Sausages are made from beef, veal, pork, lamb, poultry and wild game, or from any combination of these meats. Sausage making has become a unique blend of old procedures and new scientific, highly-mechanized processes. Traditionally, sausage was formed into a symmetrical shape, but it now can be found in a variety of shapes and sizes to meet consumers’ needs. Many sausage products are vacuum packed, freshness dated and 100% edible.

Sausages can be classified in a variety of ways, but probably the most useful is by how they are processed (Table 1). Processing methods give sausages easily recognizable characteristics.

Sausage manufacturing app
Sausage manufacturing app

Equipment

It only requires a grinder, a good meat thermometer and some general household items to make excellent sausage. If you do not have a grinder, you can purchase ground meat from the store. Many products do not need to be smoked, but liquid smoke can be added to give the smoky flavor desired, or you may add a small portion of a cooked, smoked product like bacon to produce the smoky flavor.

You can purchase a household smoker or make one. An old refrigerator converted to a smokehouse works quite well if you need to smoke the product. Smokehouses can be as simple as a tarp covering or as sophisticated as a commercial unit.

Procedure

Sausage making is a continuous sequence of events. Each step in the proper sequence is important to a successful operation.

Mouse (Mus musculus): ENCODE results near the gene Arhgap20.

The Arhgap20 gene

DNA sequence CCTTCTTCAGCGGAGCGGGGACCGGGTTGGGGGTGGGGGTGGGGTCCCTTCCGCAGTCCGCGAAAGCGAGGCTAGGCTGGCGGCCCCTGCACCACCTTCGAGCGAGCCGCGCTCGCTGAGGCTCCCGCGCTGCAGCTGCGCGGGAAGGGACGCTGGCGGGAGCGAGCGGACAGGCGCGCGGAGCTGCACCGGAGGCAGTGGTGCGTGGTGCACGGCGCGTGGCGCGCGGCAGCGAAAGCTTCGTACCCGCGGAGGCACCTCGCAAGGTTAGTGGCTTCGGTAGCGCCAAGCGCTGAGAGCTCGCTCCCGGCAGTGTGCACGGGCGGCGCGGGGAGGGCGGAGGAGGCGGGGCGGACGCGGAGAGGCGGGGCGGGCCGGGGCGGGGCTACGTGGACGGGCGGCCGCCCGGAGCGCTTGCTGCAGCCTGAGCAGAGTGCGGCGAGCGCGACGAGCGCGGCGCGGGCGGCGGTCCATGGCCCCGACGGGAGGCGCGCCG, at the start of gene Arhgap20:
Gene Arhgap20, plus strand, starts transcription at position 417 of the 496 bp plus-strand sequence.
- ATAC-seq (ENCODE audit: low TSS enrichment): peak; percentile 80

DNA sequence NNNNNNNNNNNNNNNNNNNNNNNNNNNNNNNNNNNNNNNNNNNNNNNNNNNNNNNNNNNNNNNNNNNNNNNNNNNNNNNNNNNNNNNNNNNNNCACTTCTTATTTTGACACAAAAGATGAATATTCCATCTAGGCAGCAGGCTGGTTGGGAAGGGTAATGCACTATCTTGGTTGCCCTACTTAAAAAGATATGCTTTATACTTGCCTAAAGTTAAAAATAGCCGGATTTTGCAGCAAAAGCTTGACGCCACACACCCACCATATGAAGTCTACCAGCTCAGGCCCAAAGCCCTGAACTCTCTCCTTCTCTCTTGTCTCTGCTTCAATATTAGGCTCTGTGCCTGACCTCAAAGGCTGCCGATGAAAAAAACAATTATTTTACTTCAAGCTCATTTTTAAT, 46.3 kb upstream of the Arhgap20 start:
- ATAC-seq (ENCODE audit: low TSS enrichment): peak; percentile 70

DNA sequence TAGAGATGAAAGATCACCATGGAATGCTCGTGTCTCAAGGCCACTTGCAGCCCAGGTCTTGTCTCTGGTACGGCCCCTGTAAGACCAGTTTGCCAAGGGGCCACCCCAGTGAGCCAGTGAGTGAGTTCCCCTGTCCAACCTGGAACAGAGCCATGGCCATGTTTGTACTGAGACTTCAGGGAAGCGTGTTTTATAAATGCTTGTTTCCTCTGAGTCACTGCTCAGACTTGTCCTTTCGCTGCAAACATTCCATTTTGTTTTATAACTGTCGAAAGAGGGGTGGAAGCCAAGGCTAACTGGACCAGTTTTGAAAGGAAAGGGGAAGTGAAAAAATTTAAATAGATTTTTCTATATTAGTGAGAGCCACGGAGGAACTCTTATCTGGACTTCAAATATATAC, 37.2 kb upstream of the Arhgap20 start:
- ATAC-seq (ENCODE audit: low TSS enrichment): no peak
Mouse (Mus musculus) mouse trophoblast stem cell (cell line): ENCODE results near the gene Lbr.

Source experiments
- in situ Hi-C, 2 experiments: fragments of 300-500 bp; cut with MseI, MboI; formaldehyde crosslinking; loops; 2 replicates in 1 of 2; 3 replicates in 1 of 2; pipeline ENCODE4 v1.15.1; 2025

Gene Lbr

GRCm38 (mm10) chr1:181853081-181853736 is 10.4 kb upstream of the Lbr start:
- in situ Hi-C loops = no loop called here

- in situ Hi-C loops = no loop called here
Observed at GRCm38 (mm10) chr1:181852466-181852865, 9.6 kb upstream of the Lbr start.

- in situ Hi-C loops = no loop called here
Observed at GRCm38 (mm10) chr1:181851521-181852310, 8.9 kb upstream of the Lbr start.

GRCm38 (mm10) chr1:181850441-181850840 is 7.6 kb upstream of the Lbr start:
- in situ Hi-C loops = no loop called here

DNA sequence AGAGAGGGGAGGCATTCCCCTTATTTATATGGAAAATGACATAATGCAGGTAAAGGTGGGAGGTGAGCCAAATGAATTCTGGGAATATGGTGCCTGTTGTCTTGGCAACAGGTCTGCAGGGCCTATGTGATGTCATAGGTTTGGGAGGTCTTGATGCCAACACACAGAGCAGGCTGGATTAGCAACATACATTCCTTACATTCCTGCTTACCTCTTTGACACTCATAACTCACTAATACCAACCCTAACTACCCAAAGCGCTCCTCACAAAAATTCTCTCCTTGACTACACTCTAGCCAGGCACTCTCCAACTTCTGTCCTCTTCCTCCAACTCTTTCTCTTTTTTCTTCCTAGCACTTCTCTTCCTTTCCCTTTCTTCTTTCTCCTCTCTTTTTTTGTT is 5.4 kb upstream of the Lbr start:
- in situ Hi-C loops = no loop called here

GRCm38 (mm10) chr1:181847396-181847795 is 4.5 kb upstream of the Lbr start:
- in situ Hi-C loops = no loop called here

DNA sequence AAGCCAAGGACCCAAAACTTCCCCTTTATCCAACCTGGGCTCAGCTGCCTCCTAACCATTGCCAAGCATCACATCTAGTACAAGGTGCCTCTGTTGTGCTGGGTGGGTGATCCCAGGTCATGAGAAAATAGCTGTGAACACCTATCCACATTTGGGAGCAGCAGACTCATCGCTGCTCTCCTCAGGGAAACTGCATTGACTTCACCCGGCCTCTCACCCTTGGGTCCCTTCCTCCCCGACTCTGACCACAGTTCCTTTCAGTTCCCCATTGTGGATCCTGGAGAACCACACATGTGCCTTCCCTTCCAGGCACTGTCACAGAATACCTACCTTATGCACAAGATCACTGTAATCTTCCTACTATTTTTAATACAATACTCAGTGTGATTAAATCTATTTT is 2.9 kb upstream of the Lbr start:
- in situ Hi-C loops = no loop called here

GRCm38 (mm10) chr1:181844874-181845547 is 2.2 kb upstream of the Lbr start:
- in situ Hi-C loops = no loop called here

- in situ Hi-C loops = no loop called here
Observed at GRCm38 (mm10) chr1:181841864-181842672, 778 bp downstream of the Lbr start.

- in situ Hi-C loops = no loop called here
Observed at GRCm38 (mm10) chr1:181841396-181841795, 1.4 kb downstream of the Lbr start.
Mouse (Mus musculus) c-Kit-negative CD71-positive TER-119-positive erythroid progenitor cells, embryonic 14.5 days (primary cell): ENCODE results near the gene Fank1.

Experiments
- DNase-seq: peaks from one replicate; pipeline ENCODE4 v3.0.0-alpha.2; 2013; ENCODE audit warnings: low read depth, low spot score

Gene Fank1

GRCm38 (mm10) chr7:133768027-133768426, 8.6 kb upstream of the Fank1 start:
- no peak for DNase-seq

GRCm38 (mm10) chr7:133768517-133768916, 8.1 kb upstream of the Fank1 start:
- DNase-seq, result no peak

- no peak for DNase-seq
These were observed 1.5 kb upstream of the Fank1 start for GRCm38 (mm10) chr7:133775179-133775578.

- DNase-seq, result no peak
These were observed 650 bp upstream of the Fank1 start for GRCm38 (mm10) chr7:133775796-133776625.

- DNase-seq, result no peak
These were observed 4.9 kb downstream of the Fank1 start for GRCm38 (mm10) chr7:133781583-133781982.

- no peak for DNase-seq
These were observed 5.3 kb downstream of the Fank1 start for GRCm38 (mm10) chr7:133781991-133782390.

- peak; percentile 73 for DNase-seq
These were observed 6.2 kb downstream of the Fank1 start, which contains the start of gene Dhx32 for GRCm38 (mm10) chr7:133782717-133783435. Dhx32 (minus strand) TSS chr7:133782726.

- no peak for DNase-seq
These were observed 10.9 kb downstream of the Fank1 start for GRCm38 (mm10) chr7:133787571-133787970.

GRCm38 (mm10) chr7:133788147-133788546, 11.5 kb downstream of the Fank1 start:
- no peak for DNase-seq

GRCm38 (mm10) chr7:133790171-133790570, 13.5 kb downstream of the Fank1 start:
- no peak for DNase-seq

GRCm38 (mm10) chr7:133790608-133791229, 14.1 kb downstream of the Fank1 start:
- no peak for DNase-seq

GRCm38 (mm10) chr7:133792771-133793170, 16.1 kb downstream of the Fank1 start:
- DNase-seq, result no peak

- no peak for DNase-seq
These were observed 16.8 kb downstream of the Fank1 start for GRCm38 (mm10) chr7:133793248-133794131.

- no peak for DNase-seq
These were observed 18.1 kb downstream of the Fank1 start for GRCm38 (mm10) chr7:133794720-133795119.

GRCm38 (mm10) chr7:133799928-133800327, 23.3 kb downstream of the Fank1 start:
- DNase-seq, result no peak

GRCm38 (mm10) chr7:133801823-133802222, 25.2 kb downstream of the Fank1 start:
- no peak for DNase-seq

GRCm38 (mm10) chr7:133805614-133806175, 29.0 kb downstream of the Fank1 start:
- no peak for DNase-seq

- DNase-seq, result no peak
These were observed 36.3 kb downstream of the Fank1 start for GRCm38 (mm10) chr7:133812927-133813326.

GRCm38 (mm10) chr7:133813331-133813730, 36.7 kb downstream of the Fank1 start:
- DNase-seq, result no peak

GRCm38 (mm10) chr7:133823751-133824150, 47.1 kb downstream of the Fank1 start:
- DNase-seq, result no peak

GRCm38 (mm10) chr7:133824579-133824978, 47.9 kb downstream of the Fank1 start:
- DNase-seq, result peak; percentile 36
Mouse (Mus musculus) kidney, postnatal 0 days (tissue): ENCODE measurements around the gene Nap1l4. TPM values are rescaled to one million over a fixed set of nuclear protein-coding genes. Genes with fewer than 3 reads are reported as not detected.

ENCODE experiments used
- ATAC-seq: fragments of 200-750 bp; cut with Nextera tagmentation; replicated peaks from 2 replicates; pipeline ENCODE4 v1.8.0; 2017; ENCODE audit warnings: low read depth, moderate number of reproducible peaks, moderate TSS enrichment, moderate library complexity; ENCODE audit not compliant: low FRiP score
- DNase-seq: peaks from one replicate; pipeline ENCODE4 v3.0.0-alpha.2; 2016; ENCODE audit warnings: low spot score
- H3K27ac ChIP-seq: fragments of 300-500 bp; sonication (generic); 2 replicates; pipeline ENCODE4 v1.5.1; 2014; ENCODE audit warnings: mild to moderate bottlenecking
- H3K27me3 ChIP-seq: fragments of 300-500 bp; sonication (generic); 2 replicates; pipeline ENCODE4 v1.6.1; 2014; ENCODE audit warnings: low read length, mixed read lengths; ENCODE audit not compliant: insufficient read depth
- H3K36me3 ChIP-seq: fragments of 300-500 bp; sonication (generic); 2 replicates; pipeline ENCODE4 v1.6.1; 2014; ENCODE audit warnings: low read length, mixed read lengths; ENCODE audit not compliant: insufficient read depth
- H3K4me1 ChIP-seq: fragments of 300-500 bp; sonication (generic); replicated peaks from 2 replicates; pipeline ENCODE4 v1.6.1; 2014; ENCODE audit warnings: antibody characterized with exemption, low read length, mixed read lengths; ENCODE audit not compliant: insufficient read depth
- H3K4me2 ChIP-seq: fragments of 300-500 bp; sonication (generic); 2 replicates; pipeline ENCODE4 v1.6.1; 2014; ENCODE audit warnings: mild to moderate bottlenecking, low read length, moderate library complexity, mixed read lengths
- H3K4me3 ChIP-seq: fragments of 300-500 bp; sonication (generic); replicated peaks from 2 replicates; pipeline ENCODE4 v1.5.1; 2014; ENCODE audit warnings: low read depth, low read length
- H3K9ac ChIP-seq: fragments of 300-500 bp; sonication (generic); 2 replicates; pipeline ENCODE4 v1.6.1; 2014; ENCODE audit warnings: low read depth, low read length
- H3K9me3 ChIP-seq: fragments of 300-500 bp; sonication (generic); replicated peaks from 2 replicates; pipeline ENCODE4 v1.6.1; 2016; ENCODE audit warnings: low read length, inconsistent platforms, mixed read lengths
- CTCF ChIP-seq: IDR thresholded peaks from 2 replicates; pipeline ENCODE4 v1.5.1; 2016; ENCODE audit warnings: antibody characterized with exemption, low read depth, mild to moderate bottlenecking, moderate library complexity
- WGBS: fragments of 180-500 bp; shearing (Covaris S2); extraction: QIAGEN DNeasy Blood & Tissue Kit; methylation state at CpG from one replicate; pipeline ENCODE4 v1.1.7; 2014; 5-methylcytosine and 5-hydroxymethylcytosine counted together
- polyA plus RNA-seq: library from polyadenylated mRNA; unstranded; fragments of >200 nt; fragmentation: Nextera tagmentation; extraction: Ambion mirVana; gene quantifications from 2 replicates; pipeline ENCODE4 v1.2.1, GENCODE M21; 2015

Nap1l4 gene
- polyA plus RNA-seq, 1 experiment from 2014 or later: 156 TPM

It is not practical to consider each step separately or to assign more importance to one phase or operation, but for convenience and illustration, we can break sausage production down into four basic processes: selecting ingredients, grinding and mixing, stuffing, and thermal processing.

Selecting Ingredients

The finished product is only as good as the ingredients it contains. Meat should be fresh, high quality, have the proper lean-to-fat ratio and have good binding qualities. The meat should be clean and not contaminated with bacteria or other microorganisms. In other words, meat used in sausage production should be as safe as any meat you would prepare in your kitchen. Selecting spices and seasonings and combining them in proper amounts is important. They must complement each other to create a satisfying product.

Cure, an essential part of some formulations, is sodium nitrite (usually 6 percent) on a salt base. It usually can be purchased at a local locker plant. Sodium nitrite is very necessary to inhibit production and growth of the deadly toxin produced by the microorganism Clostridium botulinum. It also gives the characteristic cured color to a sausage product and improves flavor. Commercial products such as Freeze Em Pickle, Tender Quick and saltpeter can be found in markets and at drugstores. If these are used, be sure to follow directions on the packages.

Grinding and mixing

For safety, keep the temperature of the meat as cold as possible during grinding and mixing. The usual procedure is to grind the various meats coarsely and then add the rest of the ingredients, mixing thoroughly.

A slurry is made of the spices and salt using two cups of water. (Water is added to dissolve the curing ingredients, to facilitate the mixing and to give the products their characteristic texture and taste.)